Imagine a world where you could brew your own fuel. Exciting, isn’t it? Well, according to researchers at the University of Maryland (UMD), that day is not too far away. As part of a new project, the scientists have devised an innovative technique that uses naturally-occurring microorganisms to ferment biogas and organic matter into specific hydrocarbons, such as gasoline.
The team, led by UMD’s Richard Kohn and Dr. Seon-Woo Kim, was originally awarded a patent for a process, which involved the use of ethanol-tolerant microbes to generate ethanol from biomass-based materials. Recently, the researchers have been awarded yet another patent; this time for a somewhat similar process that produces octane and hexane, the two main constituents of gasoline.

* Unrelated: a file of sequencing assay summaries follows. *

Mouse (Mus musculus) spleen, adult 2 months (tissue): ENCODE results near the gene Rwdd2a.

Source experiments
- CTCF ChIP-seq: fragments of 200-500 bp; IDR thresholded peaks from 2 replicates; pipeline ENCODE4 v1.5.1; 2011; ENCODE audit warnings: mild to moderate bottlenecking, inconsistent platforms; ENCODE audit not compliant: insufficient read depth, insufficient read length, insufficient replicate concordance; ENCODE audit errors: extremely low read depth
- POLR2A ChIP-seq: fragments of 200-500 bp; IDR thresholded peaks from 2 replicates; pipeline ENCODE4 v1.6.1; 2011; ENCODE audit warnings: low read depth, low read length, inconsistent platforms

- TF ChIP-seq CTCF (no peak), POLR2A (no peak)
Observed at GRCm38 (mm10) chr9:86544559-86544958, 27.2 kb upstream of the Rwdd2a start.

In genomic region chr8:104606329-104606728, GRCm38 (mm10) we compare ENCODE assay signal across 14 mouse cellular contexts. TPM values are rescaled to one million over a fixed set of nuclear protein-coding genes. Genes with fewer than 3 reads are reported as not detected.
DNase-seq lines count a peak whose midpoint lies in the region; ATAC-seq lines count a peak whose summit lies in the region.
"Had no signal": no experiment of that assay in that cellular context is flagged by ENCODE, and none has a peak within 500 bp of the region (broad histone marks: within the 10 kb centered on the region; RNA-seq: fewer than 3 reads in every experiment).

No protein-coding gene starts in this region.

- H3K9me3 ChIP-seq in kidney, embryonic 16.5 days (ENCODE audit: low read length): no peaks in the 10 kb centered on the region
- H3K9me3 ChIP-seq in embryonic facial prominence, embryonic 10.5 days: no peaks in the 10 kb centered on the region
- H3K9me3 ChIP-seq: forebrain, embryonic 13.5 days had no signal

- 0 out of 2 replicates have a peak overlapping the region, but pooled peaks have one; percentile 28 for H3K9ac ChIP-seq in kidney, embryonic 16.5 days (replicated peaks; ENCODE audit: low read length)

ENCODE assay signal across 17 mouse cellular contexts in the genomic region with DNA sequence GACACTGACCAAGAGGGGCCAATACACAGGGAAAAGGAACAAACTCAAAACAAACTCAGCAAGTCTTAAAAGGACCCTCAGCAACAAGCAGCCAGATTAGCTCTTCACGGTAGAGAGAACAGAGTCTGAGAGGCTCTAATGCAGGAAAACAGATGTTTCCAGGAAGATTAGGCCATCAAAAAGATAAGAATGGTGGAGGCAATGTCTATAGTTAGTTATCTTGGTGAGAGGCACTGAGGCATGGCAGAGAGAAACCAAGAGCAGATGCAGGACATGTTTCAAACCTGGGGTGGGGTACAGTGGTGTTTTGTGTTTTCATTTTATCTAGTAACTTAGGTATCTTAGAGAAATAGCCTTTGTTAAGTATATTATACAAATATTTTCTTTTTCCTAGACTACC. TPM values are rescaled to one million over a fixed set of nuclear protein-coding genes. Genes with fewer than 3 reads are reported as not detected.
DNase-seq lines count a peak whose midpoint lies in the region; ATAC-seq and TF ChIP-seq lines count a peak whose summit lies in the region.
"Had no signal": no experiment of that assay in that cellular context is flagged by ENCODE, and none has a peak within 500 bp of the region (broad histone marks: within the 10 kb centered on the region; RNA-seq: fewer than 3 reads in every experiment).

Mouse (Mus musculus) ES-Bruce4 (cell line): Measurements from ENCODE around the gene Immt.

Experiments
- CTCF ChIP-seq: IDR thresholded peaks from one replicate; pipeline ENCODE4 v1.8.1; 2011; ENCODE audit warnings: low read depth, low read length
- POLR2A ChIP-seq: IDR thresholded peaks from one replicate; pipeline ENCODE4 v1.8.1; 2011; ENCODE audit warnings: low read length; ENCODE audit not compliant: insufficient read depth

During the brewing process, in both cases, the resultant fuel separates from the biomass, and slowly rises to the top of the fermentation broth, thus making its extraction rather easy. For the research, recently published in the Journal of Theoretical Biology, the scientists spent countless hours isolating and breeding particular species of microorganisms that are capable of turning cellulose-based biomass (or gaseous hydrogen and carbon dioxide) into usable biofuels, including ethanol, butane, hexane and 1-butanol.
Cellulosic biomass refers to any kind of organic matter derived from living plant resources, like trees, grass, grains, corn stalks and so on. The specially-engineered microorganisms thrive on CO2, which is a common byproduct of agri-industrial process. According to the scientists, the new technique is significantly more cost-effective and energy-efficient than traditional methods of producing ethanol from biomass. The team is currently working to improve the process even further.
Source: University of Maryland